6. John Lewis / Waitrose were the other retailer trialing facial recognition using the neoface platform from nec. I don’t know if they have rolled it out yet to all stores but it’s worth keeping out permanently from their stores if you don’t want a guard to start chucking you out, or if you irritate them enough, an injunction.
  7. Superdrug don't have their own 'in house' security, so any store detectives should be sia licenced. They used 'stealth security' as their suppliers a couple of years ago, I don't know who has the contract currently, might still be stealth. From memory, Lidl used them as well. Although I totally agree this should be complained about, I don't agree its false imprisonment or a false arrest - the conversation was conducted on the shop floor, you weren't taken hold of, or taken to the office, and the immortal words weren't uttered. OP - Is there absolutely anything that the security could of interpreted as criminal about your conduct in the store. The packaging you opened (I'm assuming from a shelf, or was it your prescription), it wasn't sealed was it (thinking criminal damage) ?. Just don't want you potentially opening a an of worms if there's anything you could of possibly done wrong in store. And no, pharmacists wont usually tell anyone who you are - they have confidentiality clauses and could get struck off.
  8. Who said its law ? In the context of the above case, giving a false name address etc, adds weight to the prosecutions case. Why would an honest person give false details in an honest refund. Also, in the above case, usually makes the police 'dig harder' to find out who this person is. Why would they lie, why would the give an old address, or incorrect name, if they are honest as the day was born. Any more you want to hijack this thread with random questions ? And there's your problem. I'm going to be honest, Unless you have recently moved, and recently got married, this simply looks bad. You do know if you use a card, the printed card name now comes up on screen, don't you. Some retailers also print it on the card receipt. (a lot don't). The cashier almost immediately knows you aren't giving the right name when they ask you, as its on the screen in front of them. Being totally honest, If you have been giving false details for a while, I think this issue wont go away.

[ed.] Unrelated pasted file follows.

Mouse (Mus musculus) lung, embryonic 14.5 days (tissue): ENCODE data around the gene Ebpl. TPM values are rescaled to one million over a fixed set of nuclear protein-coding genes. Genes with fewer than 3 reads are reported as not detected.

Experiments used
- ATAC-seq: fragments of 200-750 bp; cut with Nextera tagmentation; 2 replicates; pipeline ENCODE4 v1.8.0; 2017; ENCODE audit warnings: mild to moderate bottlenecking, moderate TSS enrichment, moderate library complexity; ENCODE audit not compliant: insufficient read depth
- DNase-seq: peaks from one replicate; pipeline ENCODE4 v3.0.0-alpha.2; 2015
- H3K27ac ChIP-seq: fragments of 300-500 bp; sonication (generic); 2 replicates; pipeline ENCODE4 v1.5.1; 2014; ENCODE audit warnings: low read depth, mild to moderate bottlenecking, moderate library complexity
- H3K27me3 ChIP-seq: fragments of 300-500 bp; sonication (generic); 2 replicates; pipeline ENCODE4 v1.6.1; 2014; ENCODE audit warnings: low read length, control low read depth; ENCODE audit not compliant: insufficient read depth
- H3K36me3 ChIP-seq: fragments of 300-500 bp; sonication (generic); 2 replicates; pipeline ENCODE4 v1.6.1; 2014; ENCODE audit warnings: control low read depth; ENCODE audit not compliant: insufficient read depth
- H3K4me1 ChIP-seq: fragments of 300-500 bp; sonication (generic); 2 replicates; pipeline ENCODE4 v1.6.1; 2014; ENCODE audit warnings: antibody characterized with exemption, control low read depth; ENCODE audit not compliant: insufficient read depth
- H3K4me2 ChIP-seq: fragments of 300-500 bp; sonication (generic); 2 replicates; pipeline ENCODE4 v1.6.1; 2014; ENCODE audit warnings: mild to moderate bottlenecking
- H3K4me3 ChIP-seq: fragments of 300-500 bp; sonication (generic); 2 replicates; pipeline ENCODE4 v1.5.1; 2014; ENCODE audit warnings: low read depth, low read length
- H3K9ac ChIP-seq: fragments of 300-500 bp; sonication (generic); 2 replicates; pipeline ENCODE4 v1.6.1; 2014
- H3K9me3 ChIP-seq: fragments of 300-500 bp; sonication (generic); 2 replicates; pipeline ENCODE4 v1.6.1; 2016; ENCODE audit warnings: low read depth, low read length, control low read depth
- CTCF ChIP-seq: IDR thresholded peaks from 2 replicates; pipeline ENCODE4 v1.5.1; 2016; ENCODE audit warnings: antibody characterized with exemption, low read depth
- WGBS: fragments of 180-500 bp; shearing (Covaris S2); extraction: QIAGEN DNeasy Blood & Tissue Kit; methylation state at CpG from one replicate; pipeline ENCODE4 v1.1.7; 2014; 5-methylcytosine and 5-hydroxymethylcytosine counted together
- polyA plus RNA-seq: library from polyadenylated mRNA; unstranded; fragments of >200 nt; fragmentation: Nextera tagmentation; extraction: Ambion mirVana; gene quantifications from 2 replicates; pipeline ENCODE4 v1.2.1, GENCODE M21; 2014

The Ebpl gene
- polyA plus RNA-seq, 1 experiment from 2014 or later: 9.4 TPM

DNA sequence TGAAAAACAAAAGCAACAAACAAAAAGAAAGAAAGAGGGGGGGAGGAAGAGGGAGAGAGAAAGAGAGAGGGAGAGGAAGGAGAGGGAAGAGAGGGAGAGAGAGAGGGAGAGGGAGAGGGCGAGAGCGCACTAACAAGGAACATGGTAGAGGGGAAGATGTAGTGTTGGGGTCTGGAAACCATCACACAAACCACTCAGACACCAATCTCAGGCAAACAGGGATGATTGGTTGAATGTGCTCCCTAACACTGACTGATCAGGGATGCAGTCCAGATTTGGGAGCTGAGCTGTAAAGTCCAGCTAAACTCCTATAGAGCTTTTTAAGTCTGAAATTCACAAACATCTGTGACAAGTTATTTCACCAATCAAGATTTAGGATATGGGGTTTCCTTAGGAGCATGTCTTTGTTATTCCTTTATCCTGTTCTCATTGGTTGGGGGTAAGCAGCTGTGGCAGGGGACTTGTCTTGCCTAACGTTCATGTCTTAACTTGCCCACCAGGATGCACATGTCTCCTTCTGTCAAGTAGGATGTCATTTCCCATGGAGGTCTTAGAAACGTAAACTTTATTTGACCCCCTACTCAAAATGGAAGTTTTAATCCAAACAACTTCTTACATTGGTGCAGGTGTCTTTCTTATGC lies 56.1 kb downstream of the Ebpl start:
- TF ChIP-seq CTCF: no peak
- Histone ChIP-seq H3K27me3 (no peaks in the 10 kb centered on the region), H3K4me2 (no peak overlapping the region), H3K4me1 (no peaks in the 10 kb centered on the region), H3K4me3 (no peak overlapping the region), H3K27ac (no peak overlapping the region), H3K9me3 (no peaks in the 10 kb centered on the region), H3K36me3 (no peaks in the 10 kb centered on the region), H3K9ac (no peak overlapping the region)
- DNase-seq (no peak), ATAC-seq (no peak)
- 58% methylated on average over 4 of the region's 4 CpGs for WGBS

9. Did you use your real name, address and post code details when asked for the refunds. ?